News Update: gamification, government investment, time wasting, hospital play, autism and sexism.

Welcome to another roundup of recent gaming news that is relevant to the Gaming Horizon project’s focus gaming, culture and society.

A new article in The Sociological Review by Woodcock and Johnson takes a critical approach towards the concept of gamification. Suggesting that ‘gamification is not a neutral tool’ they differentiate between ‘gamification-from-above’ and ‘gamification-from-below’, positioning the former approach as ‘a terminological foreclosing of alternate possibilities’, as a ‘reinforcement of work’ rather than the ‘subversion of work’ offered by the latter approach.

A recent article published by Nesta seeks to explain ‘Why governments should invest in video games’. The article itself attempts to debunk a number of ‘myths’ around gaming, and the lives of gamers, by drawing on recent research by Borowiecki and Bakhshi. They suggest that ‘Gamers tend to be more educated and more likely than non-games players to participate in other forms of culture, especially through active participation’, also revealing the average age of a gamer to be 43.2 years.

There is a call for papers from the Game Studies, Culture, Play, and Practice Area of the 39th Annual Southwest Popular / American Culture Association (SWPACA) Conference February to be held 7-10, 2018 at Hyatt Regency Hotel & Conference Center, Albuquerque, New Mexico. The call requests ‘papers, panels, and other proposals on games (digital and otherwise) and their study and development. Unusual formats, technologies, and the like are encouraged’. The submission deadline is October 22, 2017.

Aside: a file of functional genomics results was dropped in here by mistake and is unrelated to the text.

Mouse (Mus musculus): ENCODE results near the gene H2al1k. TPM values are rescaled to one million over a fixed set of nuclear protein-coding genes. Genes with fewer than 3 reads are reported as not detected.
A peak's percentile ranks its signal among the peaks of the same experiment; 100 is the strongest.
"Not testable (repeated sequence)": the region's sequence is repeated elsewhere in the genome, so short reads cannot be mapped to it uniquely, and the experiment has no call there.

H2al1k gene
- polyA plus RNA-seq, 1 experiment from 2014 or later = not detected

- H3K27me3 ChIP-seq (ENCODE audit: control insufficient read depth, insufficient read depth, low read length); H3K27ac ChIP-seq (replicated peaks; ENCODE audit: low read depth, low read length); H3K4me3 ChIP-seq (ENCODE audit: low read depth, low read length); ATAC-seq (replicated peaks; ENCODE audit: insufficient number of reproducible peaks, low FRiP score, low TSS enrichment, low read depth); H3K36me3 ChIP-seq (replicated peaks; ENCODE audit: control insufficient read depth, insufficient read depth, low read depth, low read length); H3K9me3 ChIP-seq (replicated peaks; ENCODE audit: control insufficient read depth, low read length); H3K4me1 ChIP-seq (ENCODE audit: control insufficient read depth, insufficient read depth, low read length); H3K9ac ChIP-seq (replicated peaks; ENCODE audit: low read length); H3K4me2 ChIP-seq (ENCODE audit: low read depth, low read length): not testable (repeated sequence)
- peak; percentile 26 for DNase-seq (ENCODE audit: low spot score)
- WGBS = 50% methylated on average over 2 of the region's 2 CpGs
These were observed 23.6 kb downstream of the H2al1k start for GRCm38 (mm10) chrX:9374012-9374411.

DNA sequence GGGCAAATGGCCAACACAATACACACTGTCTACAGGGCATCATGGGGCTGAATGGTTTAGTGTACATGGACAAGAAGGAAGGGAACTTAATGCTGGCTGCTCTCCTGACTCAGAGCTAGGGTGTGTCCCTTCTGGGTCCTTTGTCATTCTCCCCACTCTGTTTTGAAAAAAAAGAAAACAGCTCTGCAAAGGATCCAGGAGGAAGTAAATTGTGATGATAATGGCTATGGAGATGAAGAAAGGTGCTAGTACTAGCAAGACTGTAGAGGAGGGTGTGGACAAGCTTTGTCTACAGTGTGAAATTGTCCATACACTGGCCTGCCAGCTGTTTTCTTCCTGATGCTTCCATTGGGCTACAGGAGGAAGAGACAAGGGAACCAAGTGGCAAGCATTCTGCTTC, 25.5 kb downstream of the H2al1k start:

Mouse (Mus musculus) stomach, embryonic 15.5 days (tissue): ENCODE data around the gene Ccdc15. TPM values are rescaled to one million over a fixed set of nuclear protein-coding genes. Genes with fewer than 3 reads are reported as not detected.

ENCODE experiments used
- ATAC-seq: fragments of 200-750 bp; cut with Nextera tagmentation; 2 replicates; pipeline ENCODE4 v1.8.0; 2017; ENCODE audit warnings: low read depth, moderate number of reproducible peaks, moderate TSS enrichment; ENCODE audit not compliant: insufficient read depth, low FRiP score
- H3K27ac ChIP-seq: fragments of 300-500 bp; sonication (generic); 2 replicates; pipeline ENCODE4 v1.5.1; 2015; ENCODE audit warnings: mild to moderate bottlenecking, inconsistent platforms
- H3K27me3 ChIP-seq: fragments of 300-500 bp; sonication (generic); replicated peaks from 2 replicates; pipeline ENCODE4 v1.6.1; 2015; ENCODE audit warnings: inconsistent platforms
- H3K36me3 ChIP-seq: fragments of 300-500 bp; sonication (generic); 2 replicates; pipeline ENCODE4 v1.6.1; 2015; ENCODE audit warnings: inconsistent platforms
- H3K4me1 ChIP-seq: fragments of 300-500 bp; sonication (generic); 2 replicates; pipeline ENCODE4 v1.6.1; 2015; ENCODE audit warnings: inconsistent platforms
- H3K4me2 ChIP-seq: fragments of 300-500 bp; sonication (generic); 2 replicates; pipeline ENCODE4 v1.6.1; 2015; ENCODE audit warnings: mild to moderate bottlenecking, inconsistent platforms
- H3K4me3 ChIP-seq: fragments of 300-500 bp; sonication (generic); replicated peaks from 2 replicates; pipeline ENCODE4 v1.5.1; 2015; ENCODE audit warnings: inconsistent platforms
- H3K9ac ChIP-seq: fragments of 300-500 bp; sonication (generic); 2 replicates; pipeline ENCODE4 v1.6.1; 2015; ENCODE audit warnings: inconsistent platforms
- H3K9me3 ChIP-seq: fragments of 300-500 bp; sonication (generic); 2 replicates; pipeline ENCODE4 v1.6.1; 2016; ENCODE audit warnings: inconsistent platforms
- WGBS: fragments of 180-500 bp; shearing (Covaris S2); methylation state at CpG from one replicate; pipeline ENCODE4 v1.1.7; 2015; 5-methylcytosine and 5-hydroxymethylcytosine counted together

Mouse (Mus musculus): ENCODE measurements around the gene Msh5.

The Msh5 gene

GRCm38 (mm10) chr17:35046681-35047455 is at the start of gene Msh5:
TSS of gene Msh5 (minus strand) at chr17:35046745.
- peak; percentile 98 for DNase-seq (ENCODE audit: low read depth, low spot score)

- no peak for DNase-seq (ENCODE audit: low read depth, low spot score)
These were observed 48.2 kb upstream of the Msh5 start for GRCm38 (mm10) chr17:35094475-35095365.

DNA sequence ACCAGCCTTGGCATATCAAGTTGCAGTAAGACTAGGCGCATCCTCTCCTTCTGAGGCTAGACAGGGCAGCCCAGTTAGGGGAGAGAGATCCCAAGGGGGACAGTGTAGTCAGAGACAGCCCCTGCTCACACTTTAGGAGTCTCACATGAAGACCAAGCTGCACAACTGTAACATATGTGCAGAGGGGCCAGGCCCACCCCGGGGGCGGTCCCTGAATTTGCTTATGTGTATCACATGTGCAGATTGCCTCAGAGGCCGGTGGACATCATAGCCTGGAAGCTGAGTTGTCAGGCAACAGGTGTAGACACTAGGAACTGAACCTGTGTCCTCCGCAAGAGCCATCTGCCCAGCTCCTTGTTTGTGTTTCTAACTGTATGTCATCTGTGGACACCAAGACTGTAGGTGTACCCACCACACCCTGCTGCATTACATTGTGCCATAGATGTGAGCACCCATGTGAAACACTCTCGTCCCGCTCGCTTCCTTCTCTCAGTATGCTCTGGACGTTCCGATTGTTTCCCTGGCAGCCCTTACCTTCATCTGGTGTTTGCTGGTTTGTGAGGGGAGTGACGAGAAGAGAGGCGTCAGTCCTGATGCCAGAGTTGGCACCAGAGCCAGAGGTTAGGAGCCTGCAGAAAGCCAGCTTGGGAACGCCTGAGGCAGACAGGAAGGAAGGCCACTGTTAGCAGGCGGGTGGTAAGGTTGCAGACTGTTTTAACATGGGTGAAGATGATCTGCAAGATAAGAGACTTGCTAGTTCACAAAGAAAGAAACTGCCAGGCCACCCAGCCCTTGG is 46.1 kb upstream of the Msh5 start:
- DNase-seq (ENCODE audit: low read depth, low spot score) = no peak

In the light of ‘economic research in the US [that] suggests that young men are dropping out of work to play games more’ a recent show on BBC world service posed the question ‘Are Videogames a waste of time?’ Here they draw on comments from four different ‘expert witnesses’ to offer insight into the issue, ultimately leading to a conclusion that we should not treat work and play as binary opposites but that there is potentially rich insight and experience that can stem from the practice of video game play.

An article explains how the Gamers Outreach foundation provides video games to children’s hospitals to help children who are undergoing long term treatment. The accompanying video demonstrates how the non profit organisation, founded in 2009, aims to use video games as a way of supporting children through treatment by providing them with the opportunity to play but also to socialise with others (adults and children) in response to their interest in games. 

An article reflecting on recent research by Englehart and Mazurek  considers the benefit of video game play for children with autism. Whilst they note that there are fears, often from parents, around addiction, specific games have demonstrated specific benefits, particularly those that support children with issues around socialisation.

Finally, The Guardian describes how Australia’s gaming industry is ‘leading the way in fighting sexism’, thought the use of initiative intended to level the gender imbalance in the gaming industry. Setting out one particular vision for the future, Ally McLean, project lead at Sydney independent game development studio Robot House, suggests that:

“The more women making games, the better representation will be both industry-wise and in the content we’re producing: more games with relatable and complex female protagonists, games that tell women’s stories, that provide role models, and that can excite and inspire them to create their own.”